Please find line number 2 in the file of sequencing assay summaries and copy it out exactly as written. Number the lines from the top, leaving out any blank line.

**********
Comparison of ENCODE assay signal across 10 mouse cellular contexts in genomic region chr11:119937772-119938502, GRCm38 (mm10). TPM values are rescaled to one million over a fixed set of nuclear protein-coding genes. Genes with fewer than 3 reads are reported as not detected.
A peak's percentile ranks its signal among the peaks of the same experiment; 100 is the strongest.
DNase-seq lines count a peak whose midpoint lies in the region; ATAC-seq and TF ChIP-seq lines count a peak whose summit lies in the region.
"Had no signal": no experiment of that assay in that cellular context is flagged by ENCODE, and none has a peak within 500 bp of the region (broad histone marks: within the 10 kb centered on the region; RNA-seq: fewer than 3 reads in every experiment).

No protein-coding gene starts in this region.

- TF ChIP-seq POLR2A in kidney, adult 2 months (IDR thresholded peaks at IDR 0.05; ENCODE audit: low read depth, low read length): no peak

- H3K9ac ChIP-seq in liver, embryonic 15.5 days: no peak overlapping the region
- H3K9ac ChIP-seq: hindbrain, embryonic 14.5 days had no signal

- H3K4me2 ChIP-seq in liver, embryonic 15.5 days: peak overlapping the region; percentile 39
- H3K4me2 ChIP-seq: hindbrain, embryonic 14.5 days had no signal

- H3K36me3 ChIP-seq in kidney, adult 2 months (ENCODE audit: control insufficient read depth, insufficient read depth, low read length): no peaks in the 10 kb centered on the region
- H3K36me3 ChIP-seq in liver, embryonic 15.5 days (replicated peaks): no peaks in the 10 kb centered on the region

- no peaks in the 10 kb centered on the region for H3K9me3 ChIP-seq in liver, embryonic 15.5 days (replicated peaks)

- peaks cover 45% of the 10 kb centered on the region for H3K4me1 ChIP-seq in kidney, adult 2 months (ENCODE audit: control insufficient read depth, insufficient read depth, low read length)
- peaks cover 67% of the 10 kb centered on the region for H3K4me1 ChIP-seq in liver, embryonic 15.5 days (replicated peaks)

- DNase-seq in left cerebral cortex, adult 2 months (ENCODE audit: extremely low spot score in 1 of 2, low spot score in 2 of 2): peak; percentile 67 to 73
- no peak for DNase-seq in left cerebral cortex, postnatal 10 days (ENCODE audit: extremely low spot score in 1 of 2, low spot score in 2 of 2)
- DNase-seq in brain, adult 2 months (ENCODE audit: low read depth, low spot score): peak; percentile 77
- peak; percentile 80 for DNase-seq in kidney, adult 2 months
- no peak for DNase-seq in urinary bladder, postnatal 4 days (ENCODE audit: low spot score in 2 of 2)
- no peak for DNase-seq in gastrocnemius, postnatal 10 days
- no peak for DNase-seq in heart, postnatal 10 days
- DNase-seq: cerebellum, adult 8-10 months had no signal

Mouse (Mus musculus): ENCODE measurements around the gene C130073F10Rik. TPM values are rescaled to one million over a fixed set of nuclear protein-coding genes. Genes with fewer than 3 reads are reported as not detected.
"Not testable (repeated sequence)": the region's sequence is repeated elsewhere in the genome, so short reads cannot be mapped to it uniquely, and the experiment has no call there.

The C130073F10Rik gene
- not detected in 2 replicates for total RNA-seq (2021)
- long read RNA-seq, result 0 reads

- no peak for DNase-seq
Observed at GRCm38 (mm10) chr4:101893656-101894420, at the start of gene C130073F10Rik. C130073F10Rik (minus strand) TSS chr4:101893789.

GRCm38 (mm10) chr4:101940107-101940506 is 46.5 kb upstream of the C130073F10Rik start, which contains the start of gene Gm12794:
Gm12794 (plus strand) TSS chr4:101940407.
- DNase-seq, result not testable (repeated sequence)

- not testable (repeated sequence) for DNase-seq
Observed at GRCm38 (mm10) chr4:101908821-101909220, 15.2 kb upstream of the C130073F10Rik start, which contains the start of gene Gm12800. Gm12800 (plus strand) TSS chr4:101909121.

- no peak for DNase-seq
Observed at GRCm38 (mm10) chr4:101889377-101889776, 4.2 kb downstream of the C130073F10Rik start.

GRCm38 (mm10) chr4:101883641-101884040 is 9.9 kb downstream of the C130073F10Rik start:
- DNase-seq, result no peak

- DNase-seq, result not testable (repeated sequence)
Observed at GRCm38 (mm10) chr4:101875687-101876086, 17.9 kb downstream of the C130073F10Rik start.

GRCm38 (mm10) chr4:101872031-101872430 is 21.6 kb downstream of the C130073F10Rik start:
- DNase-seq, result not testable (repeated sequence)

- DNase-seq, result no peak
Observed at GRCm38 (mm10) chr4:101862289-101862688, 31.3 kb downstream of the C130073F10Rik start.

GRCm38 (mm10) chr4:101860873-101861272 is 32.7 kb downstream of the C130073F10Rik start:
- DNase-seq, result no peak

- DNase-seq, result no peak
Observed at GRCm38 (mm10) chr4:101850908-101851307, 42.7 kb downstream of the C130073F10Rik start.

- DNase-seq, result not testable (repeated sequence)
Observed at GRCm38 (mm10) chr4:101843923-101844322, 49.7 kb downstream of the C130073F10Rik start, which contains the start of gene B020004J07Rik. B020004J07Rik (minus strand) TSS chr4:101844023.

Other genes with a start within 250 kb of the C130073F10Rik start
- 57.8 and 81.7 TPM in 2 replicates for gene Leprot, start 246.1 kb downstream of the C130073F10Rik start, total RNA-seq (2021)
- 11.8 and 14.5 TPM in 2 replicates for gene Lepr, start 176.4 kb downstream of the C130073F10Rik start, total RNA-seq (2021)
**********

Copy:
A peak's percentile ranks its signal among the peaks of the same experiment; 100 is the strongest.